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‘European Union legislation dealing with the safety of those at work is, generally speaking, founded on the principle of strict liability… The underlying economic theory is that the cost of workplace accidents is part of the cost of production of a good or service, …Moreover, strict liability has a further advantage over fault-based liability in that it acts as an incentive to reduce the incidence of hazardous activities;’
In July 2013, the Conservative-led UK Government introduced a fee system for Employment Tribunals. These costs are solely to be paid by employees. The employers do not have to pay to defend the action. This means that in order to lodge a claim employees are now required to pay a lodging fee of up to £250 and then a further £950 for the case to proceed to a hearing before a Judge.
The result has been a drastic drop in claims and severe restriction in access to justice for ordinary working people. Official statistics show a huge 81% drop in claims lodged between April and June 2014, compared to the same time in 2013.
The existence of a blacklist has, for years, been denounced as the thing of paranoid Trade Unionist conspiracies.
The practice of construction companies—large, trans-national, multi-billion pound corporations—keeping and trading names and lists of individuals who occasionally caused them bother, they said, was patently absurd.
This wisdom became received: mooted anti-blacklisting legislation was shelved by Tony Blair’s New Labour government in 2003 for the express reason that it would be folly to pass laws to solve problems that didn’t exist.
200 people arrested and 15 police officers injured. The 26th largest city in the United States plunged into turmoil and the cast into the global spotlight. The Baltimore riots began as a civil protest of Freddie Gray’s suspicious death whilst in police custody. Things quickly escalated to a state of emergency due to the violent acts of a minority of individuals.
Politicians often use terms such as “not fit for purpose”. It is a term that has been used about the fatal accident inquiry system in Scotland. It is a term, however, that is simply too anodyne and it is a term that completely fails to describe the gravity of matters.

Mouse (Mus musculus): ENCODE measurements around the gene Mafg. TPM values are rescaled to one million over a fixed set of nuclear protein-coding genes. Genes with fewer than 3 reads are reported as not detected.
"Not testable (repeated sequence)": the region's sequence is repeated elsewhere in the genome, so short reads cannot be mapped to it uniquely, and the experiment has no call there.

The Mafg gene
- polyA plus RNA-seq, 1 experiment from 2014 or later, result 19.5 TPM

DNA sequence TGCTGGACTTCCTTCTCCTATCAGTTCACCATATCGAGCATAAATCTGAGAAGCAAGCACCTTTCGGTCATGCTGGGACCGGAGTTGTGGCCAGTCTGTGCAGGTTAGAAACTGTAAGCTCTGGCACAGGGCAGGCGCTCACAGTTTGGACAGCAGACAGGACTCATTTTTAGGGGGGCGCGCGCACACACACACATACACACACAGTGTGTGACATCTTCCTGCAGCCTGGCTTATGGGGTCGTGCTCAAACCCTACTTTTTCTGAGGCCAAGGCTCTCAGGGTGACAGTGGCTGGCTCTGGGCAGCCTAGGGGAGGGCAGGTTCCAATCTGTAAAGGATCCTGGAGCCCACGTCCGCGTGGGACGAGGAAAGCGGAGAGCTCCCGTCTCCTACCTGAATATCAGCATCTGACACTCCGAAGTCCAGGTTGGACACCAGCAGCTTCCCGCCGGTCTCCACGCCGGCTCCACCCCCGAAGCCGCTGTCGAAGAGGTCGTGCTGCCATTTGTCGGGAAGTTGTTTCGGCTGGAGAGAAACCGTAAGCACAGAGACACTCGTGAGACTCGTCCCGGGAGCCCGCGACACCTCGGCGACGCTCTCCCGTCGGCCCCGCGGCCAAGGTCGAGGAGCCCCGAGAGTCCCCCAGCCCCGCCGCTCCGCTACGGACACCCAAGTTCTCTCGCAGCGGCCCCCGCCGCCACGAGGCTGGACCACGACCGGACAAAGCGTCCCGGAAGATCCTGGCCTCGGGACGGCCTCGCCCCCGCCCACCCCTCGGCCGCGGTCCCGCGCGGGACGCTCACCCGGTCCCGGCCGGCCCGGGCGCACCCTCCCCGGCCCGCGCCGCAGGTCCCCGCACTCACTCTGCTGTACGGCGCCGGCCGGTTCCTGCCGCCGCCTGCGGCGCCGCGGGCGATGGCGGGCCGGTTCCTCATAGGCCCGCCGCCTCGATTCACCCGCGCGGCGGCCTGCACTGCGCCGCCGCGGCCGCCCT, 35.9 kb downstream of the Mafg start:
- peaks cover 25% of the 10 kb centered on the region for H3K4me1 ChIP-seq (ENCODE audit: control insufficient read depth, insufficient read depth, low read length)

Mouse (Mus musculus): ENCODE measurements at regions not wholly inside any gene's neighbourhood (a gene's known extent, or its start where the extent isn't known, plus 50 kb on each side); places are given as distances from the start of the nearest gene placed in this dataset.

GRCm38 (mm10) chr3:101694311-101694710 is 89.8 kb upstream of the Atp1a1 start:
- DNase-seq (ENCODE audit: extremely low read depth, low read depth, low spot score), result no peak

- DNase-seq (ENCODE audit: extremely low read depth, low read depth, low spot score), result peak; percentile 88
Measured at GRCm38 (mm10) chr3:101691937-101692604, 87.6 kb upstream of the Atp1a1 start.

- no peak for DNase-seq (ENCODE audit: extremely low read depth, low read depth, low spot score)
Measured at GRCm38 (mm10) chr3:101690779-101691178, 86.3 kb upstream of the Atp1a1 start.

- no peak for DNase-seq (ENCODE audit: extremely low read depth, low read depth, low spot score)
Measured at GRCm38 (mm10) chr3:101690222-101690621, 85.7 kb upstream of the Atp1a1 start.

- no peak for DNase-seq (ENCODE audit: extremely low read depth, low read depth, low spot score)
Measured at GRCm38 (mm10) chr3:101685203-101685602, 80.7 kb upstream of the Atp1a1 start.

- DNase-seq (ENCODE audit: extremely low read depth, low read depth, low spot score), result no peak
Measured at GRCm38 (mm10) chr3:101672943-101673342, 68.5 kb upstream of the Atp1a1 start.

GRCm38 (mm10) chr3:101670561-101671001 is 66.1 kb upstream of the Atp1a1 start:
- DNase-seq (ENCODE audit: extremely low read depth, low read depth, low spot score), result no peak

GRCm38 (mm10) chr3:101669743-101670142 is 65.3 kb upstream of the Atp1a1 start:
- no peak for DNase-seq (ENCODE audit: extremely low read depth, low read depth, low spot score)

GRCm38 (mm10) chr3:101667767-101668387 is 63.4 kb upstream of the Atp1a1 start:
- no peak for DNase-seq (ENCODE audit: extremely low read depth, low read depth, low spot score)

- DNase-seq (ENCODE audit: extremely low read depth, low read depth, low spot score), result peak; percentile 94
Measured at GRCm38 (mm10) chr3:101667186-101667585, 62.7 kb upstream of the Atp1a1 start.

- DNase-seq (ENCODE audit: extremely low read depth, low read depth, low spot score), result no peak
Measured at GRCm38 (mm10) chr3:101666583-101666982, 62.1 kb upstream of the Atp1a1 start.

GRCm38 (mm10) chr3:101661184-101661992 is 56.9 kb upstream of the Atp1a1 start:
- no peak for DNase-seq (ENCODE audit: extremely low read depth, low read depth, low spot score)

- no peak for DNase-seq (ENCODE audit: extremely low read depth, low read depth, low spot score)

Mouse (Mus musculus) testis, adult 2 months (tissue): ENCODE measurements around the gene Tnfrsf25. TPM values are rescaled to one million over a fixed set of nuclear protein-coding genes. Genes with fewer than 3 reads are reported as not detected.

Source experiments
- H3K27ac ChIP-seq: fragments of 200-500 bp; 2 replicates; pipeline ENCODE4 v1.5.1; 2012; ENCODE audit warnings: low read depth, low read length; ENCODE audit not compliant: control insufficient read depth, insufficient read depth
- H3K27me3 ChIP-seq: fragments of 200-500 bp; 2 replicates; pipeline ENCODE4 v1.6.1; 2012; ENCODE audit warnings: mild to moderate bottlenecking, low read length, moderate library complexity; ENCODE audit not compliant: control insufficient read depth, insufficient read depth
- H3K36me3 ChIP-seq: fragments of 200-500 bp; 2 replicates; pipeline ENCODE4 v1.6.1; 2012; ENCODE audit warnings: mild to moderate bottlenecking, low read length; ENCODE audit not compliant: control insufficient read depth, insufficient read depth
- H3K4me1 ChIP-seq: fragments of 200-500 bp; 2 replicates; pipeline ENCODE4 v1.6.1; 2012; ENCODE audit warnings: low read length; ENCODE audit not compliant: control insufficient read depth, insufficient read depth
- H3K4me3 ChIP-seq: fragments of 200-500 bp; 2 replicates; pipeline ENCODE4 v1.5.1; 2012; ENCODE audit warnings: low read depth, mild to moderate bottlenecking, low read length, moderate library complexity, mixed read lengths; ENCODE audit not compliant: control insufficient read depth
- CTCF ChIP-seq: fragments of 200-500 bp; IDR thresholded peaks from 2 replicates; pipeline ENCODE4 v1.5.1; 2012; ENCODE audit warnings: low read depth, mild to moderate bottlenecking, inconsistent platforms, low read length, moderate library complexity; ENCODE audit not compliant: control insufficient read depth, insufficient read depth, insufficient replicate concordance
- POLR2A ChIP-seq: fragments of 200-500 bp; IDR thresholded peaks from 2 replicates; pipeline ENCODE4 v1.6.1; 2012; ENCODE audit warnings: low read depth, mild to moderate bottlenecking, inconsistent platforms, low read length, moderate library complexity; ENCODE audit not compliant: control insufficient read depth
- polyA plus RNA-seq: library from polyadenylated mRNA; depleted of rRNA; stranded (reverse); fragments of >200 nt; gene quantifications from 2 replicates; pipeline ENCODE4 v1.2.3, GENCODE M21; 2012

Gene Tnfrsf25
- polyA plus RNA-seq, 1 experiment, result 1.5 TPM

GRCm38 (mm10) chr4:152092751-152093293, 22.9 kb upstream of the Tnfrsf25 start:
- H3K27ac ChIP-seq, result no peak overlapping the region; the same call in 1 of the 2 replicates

As most of us are aware in the new post-referendum era, the issues upon which the Scottish Parliament can make law are restricted to those areas known as devolved matters. These social policy areas include education, health and local government, meaning that MSPs have the ability to make law that influences the lives of all of us in Scotland.
As the election campaign really heats up in the last remaining days before the big vote, we at Thompsons today launch our 2015 General Election manifesto.
As Scotland’s leading firm of solicitors dedicated to representing trade unions and victims of workplace injury and mistreatment, we have first hand experience of the deficiencies in our current laws. We see daily the extent to which the laws currently fail to fairly balance the relationship between employer and employee and between victims of accidents and insurers.
International Workers Memorial Day is an extremely important date in the calendar. It is the day we pause to remember those who have lost their lives to industrial indifference; and, in their memory, we vow to make things better and safer for future generations. That is inevitably done through the prism of our laws – the legislative change we have successfully campaigned for in the past and the legislation that we still need to change.